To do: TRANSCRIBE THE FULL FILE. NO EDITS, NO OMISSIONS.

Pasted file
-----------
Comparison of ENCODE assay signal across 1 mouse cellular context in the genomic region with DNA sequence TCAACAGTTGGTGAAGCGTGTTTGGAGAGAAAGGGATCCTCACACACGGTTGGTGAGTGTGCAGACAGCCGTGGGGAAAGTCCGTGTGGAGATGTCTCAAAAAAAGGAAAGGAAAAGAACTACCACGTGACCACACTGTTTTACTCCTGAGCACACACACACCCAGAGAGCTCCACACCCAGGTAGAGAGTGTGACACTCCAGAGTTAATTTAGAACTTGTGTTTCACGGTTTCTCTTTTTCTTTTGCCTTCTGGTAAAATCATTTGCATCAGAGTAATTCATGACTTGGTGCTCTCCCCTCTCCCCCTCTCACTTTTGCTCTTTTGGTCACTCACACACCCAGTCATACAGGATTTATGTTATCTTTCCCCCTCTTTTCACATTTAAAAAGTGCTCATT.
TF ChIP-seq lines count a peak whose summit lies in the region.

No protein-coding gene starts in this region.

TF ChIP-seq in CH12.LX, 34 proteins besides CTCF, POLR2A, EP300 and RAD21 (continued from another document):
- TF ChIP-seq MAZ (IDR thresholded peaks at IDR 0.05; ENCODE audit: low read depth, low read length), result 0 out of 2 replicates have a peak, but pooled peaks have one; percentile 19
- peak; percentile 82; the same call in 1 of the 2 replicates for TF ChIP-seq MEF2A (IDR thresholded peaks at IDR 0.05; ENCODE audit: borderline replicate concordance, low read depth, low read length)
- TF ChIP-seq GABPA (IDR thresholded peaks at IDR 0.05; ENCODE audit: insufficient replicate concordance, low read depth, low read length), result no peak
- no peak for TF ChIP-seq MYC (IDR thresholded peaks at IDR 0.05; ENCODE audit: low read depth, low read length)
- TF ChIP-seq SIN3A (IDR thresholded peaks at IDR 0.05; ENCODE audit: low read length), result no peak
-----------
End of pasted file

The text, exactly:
Comparison of ENCODE assay signal across 1 mouse cellular context in the genomic region with DNA sequence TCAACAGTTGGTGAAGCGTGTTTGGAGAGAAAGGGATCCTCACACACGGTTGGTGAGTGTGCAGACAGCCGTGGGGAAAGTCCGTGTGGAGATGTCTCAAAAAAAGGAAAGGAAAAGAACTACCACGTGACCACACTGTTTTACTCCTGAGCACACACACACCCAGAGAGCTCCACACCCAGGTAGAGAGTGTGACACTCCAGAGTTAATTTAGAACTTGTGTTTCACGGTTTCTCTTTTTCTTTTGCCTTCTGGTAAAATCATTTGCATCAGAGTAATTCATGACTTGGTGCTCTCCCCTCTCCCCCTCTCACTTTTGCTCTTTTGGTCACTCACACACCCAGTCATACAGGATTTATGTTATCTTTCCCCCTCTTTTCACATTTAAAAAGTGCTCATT.
TF ChIP-seq lines count a peak whose summit lies in the region.

No protein-coding gene starts in this region.

TF ChIP-seq in CH12.LX, 34 proteins besides CTCF, POLR2A, EP300 and RAD21 (continued from another document):
- TF ChIP-seq MAZ (IDR thresholded peaks at IDR 0.05; ENCODE audit: low read depth, low read length), result 0 out of 2 replicates have a peak, but pooled peaks have one; percentile 19
- peak; percentile 82; the same call in 1 of the 2 replicates for TF ChIP-seq MEF2A (IDR thresholded peaks at IDR 0.05; ENCODE audit: borderline replicate concordance, low read depth, low read length)
- TF ChIP-seq GABPA (IDR thresholded peaks at IDR 0.05; ENCODE audit: insufficient replicate concordance, low read depth, low read length), result no peak
- no peak for TF ChIP-seq MYC (IDR thresholded peaks at IDR 0.05; ENCODE audit: low read depth, low read length)
- TF ChIP-seq SIN3A (IDR thresholded peaks at IDR 0.05; ENCODE audit: low read length), result no peak